Speech delivered by Maurice Mitchell, national director of Working Families Party, at Jan. 13 inauguration of Kshama Sawant and launch of 2020 Tax Amazon movement:
Good evening, Seattle! My name is Maurice Mitchell, and I’m the National Director of the Working Families Party.
I want to start by thanking comrades Kshama Sawant and Sara Nelson for welcoming me onto this stage tonight, as well as all the organizers from the multitude of progressive groups that brought us all here, together.
I’d like to pause for a moment to recognize just how powerful this space is. We have members from so many political homes represented here tonight, to be in solidarity, in strategy and in struggle with one another as we move onto the next chapter in the fight against Amazon. This is a nationwide struggle that has brought us together across lines of difference.
As we enter 2020, it’s imperative that we continue to hold spaces like these. Not only to celebrate our hard-fought victories, but to galvanize ourselves for the many fights ahead. And with that, I’m going to spend the next few minutes framing my own experience of how we all got here, and where I believe our movement can go from here.
As we are all too aware, the roots of this struggle go deep. For decades, we have been carrying the weight of an economic and political system that was never meant for us. These systems were by no means organic — they were intentionally engineered by the likes of Reagan, Thatcher, and the big banks and corporations that sought ever more power. In this neoliberal economic worldview, the government exists only to assist corporations and their leaders, with the empty assurance that some benefits will eventually flow down to the rest of us. For too long, working people have paid the price for unchecked corporate power. Corporations and their high-powered lobbyists gobble up billions in tax breaks each year.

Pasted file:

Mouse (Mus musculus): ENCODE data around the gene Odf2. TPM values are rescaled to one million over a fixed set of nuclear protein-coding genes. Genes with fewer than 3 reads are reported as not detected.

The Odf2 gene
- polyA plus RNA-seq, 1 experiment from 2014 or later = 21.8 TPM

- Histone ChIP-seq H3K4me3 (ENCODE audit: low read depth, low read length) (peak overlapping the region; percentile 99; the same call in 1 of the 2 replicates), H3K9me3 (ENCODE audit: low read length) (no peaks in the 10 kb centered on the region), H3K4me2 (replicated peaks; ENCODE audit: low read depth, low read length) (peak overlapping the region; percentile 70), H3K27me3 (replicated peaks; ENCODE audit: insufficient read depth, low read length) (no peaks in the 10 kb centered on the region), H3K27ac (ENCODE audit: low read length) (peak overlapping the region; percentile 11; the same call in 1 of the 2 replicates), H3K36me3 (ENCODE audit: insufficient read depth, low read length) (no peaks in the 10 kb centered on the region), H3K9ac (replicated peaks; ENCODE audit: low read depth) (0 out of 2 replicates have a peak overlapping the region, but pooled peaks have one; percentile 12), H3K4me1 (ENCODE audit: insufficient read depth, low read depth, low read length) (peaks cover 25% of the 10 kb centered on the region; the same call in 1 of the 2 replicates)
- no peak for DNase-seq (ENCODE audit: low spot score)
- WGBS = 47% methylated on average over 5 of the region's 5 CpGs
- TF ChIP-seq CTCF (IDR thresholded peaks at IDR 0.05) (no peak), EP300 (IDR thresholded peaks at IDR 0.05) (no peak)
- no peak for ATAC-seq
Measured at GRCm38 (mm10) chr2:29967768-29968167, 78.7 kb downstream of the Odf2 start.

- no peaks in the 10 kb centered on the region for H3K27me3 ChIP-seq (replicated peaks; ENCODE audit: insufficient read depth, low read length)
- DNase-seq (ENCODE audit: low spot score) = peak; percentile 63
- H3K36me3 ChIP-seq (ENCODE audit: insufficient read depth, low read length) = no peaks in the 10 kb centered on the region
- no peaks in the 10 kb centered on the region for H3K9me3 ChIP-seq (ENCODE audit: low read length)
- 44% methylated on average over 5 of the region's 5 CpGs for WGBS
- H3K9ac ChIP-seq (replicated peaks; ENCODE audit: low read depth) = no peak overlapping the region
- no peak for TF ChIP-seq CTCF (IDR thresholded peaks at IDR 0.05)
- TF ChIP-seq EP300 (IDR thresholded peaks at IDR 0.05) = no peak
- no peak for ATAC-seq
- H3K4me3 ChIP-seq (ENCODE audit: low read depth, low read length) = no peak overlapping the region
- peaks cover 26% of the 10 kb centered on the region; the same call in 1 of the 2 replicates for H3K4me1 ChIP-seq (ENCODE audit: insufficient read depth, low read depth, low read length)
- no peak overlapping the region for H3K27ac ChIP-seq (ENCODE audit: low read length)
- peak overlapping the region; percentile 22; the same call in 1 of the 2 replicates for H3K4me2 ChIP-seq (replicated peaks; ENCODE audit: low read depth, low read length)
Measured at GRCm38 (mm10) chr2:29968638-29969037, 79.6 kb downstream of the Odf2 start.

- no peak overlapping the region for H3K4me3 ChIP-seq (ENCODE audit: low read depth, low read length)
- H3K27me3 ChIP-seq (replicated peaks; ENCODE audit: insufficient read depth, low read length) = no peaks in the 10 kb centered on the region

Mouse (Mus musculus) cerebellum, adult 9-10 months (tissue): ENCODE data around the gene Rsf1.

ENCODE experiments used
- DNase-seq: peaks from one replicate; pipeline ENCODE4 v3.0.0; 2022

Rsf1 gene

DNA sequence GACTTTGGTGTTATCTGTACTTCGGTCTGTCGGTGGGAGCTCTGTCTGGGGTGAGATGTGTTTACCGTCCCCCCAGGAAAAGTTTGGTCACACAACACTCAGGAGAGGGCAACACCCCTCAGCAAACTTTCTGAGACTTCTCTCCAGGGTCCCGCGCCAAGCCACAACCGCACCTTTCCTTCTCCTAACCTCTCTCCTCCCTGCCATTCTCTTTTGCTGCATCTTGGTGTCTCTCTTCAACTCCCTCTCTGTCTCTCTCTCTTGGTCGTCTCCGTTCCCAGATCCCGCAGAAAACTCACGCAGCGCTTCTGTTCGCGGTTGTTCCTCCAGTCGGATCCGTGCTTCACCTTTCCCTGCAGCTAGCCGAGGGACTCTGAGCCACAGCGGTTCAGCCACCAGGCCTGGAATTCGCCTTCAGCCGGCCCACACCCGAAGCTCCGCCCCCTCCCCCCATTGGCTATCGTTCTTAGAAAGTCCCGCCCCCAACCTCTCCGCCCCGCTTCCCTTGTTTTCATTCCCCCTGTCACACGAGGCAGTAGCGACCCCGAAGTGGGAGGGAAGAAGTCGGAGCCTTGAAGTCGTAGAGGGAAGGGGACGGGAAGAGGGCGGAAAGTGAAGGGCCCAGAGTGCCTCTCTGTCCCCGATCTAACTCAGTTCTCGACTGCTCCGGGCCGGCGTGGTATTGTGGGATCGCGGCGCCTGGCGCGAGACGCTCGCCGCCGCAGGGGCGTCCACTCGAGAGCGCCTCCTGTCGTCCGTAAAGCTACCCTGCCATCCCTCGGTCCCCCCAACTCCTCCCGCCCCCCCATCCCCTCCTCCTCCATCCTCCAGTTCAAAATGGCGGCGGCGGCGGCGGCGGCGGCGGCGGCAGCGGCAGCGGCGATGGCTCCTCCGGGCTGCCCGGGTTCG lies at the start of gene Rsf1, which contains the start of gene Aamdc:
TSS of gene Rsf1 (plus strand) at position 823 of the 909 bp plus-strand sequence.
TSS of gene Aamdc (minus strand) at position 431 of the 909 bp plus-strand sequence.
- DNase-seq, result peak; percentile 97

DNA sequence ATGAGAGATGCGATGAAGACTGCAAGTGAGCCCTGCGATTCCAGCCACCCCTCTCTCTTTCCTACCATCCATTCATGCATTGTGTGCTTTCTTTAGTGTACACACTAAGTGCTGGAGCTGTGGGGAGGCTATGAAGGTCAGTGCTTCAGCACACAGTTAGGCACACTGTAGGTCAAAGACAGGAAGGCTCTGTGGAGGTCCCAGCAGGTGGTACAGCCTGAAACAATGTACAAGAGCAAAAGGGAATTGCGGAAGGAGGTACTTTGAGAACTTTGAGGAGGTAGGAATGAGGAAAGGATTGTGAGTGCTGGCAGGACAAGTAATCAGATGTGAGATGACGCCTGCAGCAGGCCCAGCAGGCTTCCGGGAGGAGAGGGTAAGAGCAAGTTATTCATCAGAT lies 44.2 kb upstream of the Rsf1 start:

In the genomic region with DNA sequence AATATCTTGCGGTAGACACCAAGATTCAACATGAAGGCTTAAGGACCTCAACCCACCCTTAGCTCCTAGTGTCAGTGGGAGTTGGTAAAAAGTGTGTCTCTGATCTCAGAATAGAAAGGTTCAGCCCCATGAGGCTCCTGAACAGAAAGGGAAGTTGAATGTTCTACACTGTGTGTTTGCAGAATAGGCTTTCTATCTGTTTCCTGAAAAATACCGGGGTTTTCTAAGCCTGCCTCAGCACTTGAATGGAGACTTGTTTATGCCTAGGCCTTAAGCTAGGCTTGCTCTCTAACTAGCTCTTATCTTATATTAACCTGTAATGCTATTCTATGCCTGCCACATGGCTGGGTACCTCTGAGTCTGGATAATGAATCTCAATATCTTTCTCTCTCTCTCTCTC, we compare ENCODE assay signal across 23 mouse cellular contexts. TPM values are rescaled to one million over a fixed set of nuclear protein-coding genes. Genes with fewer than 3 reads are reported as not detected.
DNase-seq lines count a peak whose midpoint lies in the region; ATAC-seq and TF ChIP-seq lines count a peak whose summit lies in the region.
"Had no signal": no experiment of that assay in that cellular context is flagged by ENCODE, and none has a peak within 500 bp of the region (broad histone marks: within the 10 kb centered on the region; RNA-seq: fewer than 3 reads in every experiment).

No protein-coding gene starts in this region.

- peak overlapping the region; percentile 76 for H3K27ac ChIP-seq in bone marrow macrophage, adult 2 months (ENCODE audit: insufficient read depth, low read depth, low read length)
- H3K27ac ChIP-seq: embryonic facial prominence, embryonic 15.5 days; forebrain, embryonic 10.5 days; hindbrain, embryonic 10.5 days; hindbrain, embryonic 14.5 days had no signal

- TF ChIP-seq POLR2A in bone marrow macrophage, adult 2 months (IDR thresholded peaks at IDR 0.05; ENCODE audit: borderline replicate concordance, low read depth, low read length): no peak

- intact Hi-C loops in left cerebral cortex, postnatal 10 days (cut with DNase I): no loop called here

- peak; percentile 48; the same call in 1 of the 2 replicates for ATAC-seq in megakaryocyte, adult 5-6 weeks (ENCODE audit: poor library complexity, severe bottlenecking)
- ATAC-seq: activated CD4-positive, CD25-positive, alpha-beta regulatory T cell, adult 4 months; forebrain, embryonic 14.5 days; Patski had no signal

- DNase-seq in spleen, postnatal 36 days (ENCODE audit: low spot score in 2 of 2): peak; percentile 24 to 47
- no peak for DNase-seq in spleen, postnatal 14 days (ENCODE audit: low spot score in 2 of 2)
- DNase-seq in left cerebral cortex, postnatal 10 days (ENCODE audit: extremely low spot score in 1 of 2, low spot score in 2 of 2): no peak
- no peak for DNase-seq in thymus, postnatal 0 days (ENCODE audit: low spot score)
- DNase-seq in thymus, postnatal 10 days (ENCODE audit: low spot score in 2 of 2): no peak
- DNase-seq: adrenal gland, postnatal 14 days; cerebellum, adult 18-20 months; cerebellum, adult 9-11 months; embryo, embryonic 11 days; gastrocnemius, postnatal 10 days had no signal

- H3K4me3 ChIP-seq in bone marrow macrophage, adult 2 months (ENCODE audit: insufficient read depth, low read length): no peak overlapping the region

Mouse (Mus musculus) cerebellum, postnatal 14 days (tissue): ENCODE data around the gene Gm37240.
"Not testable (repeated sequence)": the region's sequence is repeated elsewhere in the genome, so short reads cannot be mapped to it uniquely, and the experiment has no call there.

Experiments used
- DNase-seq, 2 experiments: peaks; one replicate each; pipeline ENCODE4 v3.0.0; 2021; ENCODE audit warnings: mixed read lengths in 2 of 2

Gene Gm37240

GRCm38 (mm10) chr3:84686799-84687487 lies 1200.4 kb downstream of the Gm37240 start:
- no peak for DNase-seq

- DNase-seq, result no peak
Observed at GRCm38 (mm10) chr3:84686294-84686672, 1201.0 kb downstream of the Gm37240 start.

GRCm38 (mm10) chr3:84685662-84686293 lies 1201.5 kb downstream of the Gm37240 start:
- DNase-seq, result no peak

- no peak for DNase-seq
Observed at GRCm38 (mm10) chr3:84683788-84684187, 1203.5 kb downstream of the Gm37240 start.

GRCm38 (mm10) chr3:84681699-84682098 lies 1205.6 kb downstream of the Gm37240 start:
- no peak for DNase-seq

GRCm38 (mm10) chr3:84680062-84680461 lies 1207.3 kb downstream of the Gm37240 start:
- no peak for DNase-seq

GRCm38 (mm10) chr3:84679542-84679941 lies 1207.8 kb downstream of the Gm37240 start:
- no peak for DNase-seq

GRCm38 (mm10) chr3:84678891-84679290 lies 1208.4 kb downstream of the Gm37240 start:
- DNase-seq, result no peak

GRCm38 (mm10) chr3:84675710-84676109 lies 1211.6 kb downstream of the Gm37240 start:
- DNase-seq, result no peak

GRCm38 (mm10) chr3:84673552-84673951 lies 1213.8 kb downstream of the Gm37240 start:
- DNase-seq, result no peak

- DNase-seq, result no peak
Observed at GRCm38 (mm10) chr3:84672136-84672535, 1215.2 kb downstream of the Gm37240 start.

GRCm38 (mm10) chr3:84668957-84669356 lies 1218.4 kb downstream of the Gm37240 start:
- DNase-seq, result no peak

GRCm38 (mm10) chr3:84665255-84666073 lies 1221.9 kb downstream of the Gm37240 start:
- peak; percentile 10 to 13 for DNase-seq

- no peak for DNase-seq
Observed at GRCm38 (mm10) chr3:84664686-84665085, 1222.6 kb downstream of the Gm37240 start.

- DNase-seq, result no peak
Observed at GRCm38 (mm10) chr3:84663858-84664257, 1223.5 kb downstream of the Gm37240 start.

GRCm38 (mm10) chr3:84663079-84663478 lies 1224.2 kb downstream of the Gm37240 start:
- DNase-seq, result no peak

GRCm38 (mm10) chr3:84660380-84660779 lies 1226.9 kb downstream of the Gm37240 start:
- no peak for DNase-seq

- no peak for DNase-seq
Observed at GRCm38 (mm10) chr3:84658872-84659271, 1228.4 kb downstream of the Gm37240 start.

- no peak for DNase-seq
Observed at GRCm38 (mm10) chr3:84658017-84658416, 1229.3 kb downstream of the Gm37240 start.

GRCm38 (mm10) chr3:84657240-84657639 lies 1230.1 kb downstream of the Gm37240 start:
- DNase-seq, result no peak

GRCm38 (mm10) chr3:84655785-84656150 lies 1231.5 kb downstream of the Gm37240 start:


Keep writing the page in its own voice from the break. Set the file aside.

Meanwhile, wealth inequality has been rising for more than 40 years, displacing working families nationwide and driving the affordable housing crisis to unprecedented levels. Trump’s tax cuts have only worsened decades of an increasingly unequal and regressive tax system, alongside the deep underfunding of public services. Of course, no one should be confused about the dominance of the neoliberal framework over economic policymaking in America. And as we enter the most critical election year of our lifetimes, it is even more terrifying to confront the reality that corporations are buying their way into government.
But right here, right now, we are poised on the precipice of transformational change. Here are three things that bring me immense hope in these dark times.
Firstly, we have seen a massive shift in public consciousness around the idea that corporations and the rest of the one percent should be paying their fair share in taxes. Polling shows that the majority of voters support increasing taxes on millionaires and big business — a sentiment that’s growing across both party lines. This shift in public consciousness didn’t just happen — it’s bloomed from the backs of social movements and local organizing that has forced this issue to the forefront. There’s a hunger for change, and if we can scale up our collective organizing to meet this new national demand, I believe we can achieve something transformational.